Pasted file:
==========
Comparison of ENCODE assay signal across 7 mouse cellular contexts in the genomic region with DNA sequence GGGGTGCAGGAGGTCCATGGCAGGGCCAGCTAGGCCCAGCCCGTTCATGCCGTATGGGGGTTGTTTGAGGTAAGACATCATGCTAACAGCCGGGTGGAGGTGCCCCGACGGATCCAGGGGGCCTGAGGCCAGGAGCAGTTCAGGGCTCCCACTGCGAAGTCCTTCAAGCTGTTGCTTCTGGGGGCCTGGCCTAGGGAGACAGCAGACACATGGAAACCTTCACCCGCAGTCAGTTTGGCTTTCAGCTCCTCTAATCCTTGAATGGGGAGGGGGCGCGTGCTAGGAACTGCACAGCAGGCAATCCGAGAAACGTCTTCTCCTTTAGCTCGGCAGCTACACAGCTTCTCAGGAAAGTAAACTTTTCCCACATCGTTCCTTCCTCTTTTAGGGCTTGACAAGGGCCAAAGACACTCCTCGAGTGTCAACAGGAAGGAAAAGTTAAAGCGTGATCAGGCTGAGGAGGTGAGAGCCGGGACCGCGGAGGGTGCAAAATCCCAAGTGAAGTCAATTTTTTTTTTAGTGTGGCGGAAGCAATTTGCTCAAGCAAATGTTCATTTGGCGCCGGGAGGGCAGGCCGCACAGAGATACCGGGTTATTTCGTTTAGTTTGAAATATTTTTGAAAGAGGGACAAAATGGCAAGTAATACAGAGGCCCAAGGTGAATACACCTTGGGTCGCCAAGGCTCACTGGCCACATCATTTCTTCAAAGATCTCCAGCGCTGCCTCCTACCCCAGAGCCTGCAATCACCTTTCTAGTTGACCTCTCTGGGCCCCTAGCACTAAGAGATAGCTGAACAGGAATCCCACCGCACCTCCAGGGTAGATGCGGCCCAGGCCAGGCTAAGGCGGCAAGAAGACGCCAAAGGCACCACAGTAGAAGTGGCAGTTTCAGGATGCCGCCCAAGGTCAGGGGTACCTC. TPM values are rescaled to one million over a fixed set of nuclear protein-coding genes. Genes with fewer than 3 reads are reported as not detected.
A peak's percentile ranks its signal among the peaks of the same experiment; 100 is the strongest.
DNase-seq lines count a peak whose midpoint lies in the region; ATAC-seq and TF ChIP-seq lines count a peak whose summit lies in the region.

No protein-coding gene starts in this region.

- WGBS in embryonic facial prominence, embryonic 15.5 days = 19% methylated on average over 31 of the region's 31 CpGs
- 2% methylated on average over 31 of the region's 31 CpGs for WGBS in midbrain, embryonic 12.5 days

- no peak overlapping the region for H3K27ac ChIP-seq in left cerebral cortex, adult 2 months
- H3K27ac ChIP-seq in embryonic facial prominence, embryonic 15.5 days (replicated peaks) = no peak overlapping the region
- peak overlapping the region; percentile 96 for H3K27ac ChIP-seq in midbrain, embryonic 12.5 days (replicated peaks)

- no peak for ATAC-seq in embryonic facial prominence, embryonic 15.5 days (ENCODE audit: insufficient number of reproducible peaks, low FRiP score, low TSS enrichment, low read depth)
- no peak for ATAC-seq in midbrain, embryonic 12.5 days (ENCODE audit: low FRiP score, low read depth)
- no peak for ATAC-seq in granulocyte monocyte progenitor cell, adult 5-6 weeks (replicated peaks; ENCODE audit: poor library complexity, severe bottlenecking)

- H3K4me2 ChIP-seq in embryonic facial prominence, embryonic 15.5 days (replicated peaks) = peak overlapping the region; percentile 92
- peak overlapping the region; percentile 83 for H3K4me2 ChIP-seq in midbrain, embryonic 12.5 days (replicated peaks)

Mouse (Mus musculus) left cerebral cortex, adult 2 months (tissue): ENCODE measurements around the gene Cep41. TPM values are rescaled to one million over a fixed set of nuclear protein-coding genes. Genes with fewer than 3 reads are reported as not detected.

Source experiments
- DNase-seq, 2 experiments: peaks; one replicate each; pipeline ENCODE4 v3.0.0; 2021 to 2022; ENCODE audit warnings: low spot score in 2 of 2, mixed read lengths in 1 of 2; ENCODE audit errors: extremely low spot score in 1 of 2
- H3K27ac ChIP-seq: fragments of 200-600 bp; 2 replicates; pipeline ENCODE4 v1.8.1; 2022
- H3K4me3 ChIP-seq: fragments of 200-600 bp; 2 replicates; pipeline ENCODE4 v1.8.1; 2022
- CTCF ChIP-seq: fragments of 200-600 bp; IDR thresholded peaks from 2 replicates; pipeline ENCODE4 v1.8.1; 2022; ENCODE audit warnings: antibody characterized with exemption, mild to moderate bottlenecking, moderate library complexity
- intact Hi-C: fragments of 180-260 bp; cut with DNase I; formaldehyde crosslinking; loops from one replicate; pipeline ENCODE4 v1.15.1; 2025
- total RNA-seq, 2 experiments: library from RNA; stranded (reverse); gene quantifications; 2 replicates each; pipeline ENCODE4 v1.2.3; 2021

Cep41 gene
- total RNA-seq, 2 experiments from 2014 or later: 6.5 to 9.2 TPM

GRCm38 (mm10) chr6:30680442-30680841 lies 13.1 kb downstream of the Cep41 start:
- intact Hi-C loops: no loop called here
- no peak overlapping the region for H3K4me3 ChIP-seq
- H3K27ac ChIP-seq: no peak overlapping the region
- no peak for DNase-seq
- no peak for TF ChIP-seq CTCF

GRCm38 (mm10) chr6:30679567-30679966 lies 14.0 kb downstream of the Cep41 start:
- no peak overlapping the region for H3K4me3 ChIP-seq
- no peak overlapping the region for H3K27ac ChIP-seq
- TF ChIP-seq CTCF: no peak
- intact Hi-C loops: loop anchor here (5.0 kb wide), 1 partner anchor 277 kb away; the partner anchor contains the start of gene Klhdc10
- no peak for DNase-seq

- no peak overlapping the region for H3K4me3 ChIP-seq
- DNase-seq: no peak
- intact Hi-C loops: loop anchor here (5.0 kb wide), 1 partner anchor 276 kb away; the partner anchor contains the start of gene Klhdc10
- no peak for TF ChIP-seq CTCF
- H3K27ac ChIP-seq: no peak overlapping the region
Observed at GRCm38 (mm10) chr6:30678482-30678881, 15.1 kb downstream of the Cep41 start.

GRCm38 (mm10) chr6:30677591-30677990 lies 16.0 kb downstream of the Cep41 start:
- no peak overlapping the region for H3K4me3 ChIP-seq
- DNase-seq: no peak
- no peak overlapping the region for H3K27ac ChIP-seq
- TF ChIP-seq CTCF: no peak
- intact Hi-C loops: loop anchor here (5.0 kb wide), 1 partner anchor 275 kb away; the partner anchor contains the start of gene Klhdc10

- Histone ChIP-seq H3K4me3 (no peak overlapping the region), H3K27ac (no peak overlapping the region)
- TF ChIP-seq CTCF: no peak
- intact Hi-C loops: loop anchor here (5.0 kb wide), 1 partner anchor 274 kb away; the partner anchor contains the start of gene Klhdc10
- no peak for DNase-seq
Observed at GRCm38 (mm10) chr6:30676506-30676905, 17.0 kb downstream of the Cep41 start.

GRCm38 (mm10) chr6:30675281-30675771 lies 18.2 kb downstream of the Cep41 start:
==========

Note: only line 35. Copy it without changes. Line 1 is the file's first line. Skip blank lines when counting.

- intact Hi-C loops: loop anchor here (5.0 kb wide), 1 partner anchor 277 kb away; the partner anchor contains the start of gene Klhdc10